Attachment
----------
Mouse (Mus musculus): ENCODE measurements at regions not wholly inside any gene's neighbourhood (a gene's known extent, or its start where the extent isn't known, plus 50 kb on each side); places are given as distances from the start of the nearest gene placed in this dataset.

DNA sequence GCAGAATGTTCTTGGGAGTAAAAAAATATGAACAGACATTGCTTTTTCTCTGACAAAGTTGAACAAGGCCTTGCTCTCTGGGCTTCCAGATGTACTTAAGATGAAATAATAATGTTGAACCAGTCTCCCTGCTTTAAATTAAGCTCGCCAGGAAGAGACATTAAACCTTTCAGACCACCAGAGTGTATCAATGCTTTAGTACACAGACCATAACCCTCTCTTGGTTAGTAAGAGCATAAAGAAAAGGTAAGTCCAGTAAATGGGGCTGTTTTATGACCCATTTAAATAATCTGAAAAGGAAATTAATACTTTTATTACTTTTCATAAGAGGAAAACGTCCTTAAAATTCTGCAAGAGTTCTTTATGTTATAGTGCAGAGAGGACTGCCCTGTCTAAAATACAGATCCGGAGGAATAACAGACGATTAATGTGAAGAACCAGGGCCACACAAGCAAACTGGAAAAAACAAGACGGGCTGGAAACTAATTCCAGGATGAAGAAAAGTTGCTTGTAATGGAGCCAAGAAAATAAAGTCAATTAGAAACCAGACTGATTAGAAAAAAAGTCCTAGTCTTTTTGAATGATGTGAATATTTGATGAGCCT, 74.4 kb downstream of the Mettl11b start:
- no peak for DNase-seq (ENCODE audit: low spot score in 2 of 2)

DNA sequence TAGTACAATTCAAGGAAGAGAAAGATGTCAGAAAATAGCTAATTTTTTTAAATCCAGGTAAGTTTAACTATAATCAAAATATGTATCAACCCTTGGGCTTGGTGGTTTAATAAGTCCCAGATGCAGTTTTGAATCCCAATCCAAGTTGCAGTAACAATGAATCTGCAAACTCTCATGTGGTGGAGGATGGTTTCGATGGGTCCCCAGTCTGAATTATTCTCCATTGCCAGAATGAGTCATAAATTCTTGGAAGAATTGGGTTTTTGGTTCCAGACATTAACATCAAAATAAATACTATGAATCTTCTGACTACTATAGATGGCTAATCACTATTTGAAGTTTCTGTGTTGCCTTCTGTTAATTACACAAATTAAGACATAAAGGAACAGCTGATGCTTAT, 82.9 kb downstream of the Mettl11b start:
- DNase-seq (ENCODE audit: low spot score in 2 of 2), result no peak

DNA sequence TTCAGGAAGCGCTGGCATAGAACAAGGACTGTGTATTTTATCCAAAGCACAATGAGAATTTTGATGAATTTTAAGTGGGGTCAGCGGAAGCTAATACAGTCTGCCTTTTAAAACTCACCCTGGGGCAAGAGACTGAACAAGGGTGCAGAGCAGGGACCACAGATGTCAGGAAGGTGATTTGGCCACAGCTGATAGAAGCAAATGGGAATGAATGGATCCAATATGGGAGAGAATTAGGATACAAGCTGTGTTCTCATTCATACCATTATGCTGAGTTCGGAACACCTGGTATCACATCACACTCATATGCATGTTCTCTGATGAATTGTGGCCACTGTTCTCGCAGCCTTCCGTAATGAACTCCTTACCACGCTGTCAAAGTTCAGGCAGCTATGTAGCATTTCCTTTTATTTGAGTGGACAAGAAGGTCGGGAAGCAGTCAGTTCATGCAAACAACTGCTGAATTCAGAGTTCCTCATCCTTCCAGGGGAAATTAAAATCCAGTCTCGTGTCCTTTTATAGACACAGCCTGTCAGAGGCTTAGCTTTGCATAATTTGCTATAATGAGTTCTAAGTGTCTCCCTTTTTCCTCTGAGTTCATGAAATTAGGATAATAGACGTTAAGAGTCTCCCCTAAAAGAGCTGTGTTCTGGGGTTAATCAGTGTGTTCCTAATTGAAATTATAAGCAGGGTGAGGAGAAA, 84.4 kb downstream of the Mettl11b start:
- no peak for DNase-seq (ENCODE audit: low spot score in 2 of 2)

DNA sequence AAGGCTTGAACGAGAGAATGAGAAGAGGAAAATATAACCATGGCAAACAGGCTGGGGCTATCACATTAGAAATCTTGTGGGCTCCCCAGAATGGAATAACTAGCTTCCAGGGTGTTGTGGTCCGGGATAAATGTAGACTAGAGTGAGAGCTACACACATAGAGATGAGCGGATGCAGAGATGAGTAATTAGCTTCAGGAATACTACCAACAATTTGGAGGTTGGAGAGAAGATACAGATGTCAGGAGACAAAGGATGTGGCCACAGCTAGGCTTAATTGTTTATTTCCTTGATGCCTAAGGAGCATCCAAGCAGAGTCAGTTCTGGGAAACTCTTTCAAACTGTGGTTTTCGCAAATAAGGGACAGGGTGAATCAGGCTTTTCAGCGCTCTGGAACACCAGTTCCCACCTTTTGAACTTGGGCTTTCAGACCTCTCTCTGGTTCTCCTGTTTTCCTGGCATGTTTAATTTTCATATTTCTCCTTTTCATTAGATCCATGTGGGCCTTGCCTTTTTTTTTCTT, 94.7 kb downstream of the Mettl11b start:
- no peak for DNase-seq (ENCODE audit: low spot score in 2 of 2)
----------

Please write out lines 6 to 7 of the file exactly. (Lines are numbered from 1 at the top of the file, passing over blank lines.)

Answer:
DNA sequence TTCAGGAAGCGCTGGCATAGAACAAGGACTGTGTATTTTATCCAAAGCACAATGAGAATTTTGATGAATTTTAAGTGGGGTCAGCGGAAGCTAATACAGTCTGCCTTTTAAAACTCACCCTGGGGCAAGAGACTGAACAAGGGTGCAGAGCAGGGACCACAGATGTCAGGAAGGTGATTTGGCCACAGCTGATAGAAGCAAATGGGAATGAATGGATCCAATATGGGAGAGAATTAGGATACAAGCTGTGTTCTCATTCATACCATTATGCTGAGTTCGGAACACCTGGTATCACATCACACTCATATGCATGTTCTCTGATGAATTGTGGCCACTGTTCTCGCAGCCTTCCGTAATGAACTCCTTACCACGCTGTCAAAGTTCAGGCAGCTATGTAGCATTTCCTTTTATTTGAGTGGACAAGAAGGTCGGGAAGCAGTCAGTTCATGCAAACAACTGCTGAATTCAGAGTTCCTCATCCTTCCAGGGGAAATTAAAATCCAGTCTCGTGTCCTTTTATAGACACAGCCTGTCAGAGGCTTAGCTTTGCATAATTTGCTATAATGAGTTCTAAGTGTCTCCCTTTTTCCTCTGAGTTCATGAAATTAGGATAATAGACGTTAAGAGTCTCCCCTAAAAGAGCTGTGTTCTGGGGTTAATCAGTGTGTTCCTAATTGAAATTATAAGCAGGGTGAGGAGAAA, 84.4 kb downstream of the Mettl11b start:
- no peak for DNase-seq (ENCODE audit: low spot score in 2 of 2)